It's a little less prevalent in Cincinnati as the cost of real estate, cost of electricity is -- you just don't get as much bang for your buck, but we're constantly looking at assets. Beyond real estate, I'm not, I mean our other -- probably the -- our other most liquid asset is the IT Services business, as we mentioned in the past. They're intentionally building 2 companies up, and so we've always got optionality around that. But beyond those, EMC, IT Services, those are our main 2 companies. We're constantly looking at assets, but the real estate will be probably the biggest one. Hopefully, that's helpful.

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Sergey Dluzhevskiy, GAMCO Investors, Inc. - Associate Portfolio Manager [8]

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Right. And I guess a bigger question also related to what you just mentioned. So the stock has been obviously under pressure and the valuation into public market continues to be depressed. So as you look at your business in addition to operational execution, what options or alternatives do you see that you believe could be effective in unlocking value and eliminating those disconnects between the intrinsic value of your largely fiber centric business and valuations that so far persists in the public market.

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Leigh R. Fox, Cincinnati Bell Inc. - President, CEO & Director [9]

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Yes, I mean that's a great question. I think one of the things we suffer from is just a kind of a sector overhang is, I'll be kind and just say that, and a lot of it, at least in the last several months, to me, focuses around the credit markets. We're obviously okay from a balance sheet standpoint, and we -- our debt maturities, we have plenty of time. But I didn't -- very honest about the fact that this doesn't turn. We do have options, and we see a path over the next several years getting our leverage down into the 3s. And I think that's a good place to be when you are going to refinance your long-term debt. That would be our goal. And I think in doing that in this environment, we would unlock a lot of value as the perception of high leverage in this industry, given what's going on in the sector, I think has had a lot of -- has resulted in a lot of the downward pressure.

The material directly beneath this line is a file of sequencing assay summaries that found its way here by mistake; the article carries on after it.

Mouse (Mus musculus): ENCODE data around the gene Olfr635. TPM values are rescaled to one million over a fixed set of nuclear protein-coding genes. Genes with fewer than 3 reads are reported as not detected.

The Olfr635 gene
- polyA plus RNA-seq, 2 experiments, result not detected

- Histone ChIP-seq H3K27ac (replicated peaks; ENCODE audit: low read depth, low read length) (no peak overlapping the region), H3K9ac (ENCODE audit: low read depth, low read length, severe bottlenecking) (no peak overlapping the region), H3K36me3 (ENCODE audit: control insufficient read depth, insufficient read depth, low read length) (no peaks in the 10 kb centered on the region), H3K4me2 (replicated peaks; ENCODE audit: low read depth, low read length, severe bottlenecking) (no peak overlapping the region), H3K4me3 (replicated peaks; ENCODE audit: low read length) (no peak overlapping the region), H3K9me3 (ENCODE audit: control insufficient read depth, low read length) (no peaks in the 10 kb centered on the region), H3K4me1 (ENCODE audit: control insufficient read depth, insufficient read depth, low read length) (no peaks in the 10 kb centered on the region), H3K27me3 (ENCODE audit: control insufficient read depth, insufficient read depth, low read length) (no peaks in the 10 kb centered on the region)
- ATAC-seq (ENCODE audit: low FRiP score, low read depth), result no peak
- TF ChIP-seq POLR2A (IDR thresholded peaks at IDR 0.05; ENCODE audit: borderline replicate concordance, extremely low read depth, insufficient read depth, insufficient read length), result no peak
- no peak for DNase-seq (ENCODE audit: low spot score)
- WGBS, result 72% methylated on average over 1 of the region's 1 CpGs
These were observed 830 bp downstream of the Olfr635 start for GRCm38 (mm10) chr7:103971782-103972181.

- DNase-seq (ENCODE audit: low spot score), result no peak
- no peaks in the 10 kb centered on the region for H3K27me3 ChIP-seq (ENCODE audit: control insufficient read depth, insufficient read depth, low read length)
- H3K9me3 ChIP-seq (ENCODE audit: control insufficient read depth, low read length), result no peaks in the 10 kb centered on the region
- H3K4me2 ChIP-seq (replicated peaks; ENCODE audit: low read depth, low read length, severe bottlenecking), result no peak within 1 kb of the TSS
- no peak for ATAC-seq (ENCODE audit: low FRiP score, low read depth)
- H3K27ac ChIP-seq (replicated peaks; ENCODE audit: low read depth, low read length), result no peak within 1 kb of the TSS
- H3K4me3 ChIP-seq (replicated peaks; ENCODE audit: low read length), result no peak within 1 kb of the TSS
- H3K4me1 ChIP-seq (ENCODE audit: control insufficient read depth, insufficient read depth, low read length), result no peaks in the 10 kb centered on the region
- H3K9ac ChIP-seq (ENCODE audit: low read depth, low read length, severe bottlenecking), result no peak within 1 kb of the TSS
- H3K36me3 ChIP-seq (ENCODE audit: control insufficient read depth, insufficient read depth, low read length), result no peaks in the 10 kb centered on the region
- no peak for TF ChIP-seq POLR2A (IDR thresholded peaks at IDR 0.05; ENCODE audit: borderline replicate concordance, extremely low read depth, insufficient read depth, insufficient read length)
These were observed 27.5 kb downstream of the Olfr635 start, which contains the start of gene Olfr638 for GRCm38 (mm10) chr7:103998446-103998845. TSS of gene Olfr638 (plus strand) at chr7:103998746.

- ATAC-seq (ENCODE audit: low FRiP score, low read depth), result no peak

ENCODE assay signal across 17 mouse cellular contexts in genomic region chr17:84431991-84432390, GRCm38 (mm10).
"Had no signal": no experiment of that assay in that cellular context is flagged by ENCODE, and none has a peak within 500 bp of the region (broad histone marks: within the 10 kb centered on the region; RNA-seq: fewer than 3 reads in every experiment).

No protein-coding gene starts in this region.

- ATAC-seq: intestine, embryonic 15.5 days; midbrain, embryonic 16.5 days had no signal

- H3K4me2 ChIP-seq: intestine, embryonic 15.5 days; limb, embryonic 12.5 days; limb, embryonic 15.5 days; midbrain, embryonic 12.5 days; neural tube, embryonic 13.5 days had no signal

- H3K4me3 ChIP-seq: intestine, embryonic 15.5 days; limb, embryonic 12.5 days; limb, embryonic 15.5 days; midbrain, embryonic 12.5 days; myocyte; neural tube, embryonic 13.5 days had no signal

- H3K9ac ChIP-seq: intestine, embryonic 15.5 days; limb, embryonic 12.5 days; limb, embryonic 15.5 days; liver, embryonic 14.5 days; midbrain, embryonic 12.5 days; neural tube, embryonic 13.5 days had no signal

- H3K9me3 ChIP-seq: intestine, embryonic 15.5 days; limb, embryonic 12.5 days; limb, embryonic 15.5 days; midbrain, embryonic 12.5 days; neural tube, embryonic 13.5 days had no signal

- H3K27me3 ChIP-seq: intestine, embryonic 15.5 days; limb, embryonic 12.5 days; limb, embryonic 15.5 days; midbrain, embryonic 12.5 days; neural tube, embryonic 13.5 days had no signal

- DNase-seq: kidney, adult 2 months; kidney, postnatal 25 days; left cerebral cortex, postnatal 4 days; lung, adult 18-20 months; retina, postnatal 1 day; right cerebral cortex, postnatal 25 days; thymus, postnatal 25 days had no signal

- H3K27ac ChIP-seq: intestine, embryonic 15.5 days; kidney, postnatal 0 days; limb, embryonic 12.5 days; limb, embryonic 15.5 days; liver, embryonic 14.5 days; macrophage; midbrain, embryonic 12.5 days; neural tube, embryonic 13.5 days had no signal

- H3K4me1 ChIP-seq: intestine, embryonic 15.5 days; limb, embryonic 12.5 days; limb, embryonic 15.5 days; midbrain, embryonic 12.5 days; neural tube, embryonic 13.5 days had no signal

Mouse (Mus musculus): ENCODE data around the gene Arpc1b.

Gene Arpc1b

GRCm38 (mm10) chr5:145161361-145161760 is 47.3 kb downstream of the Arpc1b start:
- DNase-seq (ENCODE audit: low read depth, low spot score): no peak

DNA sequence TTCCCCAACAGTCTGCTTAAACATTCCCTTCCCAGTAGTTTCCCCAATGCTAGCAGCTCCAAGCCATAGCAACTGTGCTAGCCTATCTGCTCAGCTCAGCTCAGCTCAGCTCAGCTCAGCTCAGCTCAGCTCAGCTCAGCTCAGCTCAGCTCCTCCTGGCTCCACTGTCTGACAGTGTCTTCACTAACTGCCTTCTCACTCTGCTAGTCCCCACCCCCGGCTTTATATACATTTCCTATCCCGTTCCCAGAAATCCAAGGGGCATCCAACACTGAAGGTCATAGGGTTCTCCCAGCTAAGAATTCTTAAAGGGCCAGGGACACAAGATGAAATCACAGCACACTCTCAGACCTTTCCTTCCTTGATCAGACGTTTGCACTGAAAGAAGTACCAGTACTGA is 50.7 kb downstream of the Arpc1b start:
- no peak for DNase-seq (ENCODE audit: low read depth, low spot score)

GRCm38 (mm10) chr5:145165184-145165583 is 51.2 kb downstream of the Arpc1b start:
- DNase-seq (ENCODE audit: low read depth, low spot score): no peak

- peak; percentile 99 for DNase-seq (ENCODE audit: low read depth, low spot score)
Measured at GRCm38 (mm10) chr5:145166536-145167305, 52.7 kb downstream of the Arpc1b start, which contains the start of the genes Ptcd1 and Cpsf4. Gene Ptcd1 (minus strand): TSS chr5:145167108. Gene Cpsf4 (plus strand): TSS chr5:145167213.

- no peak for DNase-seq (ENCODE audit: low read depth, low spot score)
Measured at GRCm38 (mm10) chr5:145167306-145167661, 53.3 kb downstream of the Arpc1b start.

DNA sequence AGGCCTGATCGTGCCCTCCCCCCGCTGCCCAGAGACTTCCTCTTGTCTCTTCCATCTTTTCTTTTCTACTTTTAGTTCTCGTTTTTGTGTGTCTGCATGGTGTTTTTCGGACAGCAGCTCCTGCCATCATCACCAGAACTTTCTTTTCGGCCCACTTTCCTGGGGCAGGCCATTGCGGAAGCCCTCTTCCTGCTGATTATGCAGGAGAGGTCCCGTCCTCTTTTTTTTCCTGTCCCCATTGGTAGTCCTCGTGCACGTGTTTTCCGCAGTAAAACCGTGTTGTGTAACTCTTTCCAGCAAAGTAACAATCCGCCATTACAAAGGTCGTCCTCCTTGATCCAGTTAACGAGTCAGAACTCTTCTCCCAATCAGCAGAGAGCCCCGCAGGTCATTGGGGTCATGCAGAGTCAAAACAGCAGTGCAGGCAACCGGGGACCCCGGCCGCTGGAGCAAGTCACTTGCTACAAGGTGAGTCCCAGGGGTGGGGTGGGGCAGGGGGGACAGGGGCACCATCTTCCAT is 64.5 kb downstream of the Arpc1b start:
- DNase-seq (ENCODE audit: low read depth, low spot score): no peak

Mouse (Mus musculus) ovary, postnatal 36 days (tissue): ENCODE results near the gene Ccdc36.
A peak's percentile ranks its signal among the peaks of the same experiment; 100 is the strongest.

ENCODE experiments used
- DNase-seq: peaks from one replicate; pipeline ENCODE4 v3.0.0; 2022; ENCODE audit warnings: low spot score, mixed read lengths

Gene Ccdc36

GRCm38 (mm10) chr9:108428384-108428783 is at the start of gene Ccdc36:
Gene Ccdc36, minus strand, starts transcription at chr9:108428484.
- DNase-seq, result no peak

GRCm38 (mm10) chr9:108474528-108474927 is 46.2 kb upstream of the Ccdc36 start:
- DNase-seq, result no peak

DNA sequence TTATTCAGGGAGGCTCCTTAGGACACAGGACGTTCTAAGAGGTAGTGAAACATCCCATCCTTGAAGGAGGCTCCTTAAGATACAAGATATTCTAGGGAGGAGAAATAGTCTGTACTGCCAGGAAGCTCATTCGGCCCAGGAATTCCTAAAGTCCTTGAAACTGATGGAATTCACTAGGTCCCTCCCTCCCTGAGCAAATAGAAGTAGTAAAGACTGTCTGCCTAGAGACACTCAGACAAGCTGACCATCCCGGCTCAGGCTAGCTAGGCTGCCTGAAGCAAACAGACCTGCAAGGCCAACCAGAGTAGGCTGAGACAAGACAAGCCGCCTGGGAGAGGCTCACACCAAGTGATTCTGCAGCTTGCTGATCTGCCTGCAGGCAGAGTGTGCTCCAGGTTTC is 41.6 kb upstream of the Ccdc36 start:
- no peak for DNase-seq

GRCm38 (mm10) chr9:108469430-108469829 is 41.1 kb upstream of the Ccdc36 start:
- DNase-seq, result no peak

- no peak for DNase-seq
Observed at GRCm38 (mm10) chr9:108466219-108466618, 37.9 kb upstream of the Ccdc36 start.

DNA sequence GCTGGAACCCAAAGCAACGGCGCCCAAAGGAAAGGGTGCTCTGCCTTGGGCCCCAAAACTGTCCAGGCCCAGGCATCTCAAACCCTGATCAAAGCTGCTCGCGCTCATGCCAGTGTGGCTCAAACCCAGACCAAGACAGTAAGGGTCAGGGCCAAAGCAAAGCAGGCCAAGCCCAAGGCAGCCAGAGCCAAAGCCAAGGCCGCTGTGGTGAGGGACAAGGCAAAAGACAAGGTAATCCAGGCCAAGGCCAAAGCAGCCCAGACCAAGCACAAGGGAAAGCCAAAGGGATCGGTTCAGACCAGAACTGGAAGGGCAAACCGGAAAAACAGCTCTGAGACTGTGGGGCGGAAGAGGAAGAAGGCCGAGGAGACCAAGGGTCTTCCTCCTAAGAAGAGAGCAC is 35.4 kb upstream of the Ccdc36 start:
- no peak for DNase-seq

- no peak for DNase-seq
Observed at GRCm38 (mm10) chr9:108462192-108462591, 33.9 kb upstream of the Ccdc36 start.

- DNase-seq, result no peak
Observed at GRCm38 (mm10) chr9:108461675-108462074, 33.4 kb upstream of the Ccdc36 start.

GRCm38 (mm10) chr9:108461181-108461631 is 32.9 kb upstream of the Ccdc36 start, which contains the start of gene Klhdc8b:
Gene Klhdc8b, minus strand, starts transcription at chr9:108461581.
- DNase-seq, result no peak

And so we feel like we've got a solution for it or solutions, we still manage our cash very closely. We have, as you're well aware, we've been very intentional about investing in fiber, and investing our own cash. I think what you see from all the teams is that we've been able to hold leverage very consistently over the last several quarters. So we're very focused on it, and we do see a path. When we execute that is really just -- look, we're watching the markets, and we're going to take full advantage of our options when the time is right. Right now we don't have to do anything. We have plenty of cash to do exactly what we're doing. We're executing. The -- I'm a believer of stocks. Stocks are volatile. They go up, they go down, they go back up again, right? And so as long as we keep executing that's the one thing we can control and this team continues to that. So I see a good path forward, but right now, we're focused on execution.